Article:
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US Democrats urge Biden not to recognize new govt in Pakistan: Rigging allegations

WASHINGTON: Democratic lawmakers in the United States, including President Joe Biden’s allies, are urging caution regarding the recognition of a new government in Pakistan until thorough investigations into allegations of election rigging are conducted.

In a joint letter addressed to President Biden and Secretary of State Antony Blinken, the lawmakers raised concerns about both pre- and post-election irregularities in Pakistan’s recent parliamentary elections.

They stressed the need for a transparent and credible investigation before acknowledging a new Pakistani government, citing evidence of electoral violations and disruptions on polling day.

All 33 signatories of the letter are influential progressive Democrats crucial for President Biden’s re-election campaign.

Notably, during a recent Michigan primary, President Biden faced a significant challenge from an “uncommitted” campaign, led by activists critical of his stance on the Gaza conflict, surpassing Trump’s 2016 margin by over 10,000 votes.

This development has raised concerns within the Biden camp, particularly as influential Muslim lawmakers in Michigan have also endorsed the letter.

Among the Muslim members from Michigan who signed the letter are Rashida Tlaib, Ilhan Omar, and Andre Carson. Pramila Jayapal, chairperson of the Progressive Caucus and an advocate for the Kashmir cause, has also endorsed the letter. Additionally, Chair Emeritus Barbara Lee and Whip Greg Casar have added their signatures, along with Ilhan Omar, serving as the deputy chair of the Caucus.

In addition to urging caution in recognizing the new government, the lawmakers called on State Department officials to gather information about detained political activists and media personnel in Pakistan and advocate for their release. They underscored the importance of conveying to Pakistani authorities that U.S. law mandates accountability for human rights violations, democracy-undermining acts, or corruption-fostering activities.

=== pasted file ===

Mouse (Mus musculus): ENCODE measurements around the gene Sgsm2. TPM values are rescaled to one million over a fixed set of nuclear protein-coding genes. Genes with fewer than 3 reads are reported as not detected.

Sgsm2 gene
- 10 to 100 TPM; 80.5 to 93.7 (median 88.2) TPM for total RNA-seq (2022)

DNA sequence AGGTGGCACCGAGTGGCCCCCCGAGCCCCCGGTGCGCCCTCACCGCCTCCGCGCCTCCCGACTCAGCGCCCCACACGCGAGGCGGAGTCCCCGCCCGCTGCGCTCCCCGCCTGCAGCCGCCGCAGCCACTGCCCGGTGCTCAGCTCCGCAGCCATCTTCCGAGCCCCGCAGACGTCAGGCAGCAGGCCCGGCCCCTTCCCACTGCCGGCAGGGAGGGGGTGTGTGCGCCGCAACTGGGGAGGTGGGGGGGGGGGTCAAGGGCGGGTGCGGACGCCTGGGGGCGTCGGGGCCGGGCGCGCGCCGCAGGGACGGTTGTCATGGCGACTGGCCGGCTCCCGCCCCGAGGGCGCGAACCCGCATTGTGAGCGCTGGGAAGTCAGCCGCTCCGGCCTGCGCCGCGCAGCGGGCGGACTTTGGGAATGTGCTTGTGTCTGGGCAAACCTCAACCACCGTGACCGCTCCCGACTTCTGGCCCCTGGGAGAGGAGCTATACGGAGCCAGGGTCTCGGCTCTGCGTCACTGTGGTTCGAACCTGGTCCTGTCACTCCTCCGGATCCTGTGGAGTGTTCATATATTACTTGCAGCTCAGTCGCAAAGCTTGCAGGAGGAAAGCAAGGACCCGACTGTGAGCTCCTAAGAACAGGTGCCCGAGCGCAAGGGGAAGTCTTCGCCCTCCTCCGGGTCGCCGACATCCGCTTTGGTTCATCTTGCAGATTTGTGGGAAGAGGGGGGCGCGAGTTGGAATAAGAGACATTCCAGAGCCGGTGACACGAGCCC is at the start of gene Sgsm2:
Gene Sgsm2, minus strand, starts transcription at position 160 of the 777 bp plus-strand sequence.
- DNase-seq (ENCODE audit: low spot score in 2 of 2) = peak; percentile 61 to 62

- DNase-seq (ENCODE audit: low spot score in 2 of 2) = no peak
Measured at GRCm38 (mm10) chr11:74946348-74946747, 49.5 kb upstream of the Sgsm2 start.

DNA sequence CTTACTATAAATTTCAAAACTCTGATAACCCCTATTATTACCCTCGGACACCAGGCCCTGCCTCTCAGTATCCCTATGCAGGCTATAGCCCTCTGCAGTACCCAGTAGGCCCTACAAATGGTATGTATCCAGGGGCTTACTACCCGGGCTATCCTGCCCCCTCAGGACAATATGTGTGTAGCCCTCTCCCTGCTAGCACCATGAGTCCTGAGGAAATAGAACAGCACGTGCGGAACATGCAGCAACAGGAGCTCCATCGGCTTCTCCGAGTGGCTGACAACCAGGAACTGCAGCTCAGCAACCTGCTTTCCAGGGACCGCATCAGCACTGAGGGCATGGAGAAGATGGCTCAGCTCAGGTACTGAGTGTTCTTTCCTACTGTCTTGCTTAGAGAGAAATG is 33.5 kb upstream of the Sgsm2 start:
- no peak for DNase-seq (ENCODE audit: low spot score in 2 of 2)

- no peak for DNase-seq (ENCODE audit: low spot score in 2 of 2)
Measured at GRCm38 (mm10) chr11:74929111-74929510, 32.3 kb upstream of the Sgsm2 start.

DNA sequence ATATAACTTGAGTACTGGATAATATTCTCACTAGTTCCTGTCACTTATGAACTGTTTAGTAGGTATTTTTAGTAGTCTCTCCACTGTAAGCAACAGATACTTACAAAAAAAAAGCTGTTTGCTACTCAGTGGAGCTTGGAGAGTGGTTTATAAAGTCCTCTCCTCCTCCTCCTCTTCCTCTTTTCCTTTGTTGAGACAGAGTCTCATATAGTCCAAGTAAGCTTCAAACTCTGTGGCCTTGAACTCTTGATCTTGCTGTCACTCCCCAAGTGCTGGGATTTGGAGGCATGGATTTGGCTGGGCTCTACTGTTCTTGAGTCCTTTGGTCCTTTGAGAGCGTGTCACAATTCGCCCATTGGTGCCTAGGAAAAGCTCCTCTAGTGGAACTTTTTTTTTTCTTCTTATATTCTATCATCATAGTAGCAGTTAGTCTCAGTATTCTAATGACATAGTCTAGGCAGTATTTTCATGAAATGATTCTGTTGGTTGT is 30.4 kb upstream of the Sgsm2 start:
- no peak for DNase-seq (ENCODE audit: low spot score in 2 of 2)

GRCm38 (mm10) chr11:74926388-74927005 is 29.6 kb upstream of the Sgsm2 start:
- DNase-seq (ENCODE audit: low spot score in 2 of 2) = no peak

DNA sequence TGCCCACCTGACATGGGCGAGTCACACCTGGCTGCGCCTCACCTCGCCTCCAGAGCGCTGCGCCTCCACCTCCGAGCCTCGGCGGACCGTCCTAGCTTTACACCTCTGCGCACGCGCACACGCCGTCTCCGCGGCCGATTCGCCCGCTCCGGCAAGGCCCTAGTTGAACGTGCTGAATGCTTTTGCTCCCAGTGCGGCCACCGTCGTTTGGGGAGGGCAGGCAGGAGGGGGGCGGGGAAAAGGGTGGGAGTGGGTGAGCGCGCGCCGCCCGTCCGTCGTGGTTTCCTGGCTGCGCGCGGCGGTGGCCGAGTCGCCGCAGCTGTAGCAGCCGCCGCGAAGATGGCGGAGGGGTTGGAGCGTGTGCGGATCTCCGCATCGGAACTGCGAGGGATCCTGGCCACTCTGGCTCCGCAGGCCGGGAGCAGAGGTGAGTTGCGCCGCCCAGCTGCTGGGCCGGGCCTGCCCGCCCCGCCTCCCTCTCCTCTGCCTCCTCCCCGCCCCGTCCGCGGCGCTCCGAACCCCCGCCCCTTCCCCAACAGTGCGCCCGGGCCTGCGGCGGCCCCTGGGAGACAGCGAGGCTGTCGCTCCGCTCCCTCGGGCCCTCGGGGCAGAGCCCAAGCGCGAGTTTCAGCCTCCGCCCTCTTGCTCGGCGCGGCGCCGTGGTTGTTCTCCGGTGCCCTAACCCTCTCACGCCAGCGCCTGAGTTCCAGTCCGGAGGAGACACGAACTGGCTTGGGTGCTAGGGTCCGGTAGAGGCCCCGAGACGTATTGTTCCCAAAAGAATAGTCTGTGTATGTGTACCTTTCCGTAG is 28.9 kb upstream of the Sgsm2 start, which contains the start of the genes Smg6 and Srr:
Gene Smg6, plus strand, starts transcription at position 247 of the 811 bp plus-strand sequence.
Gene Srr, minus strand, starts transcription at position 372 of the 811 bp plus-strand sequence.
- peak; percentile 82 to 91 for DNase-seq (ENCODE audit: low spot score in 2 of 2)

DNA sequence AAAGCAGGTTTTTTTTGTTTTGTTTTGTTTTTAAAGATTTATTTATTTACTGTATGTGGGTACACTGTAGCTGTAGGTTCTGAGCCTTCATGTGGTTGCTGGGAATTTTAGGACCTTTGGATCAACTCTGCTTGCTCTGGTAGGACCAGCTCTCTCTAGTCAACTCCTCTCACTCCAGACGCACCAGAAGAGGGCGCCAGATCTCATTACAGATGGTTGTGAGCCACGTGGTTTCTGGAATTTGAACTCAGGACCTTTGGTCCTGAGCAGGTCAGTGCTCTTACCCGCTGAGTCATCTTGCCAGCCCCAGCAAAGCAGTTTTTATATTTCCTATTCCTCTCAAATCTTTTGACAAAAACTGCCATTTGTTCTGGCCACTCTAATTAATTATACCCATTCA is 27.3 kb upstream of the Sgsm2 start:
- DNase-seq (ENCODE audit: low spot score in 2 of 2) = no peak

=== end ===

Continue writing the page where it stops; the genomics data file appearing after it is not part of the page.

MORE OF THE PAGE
The lawmakers highlighted concerns about post-election irregularities, including delays in reporting results, video evidence of abuses, and discrepancies in vote totals. They referred to reports by nonpartisan observers, emphasizing the need for a transparent and credible audit process before acknowledging a new Pakistani government.

The dispute revolves around discrepancies between polling center results issued to candidates and the final constituency-wide tally. The lawmakers noted that respected election monitors, human rights organizations, and Dawn, Pakistan’s leading newspaper, echoed these findings.

They argued that safeguarding democracy in Pakistan and ensuring that election results genuinely reflect the people’s interests, rather than those of the elite and military, are aligned with U.S. interests.

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I am an experienced writer, analyst, and author. My exposure in English journalism spans more than 28 years. In the past, I have been working with daily The Muslim (Lahore Bureau), daily Business Recorder (Lahore/Islamabad Bureaus), Daily Times, Islamabad, daily The Nation (Lahore and Karachi). With daily The Nation, I have served as Resident Editor, Karachi. Since 2009, I have been working as a Freelance Writer/Editor for American organizations.

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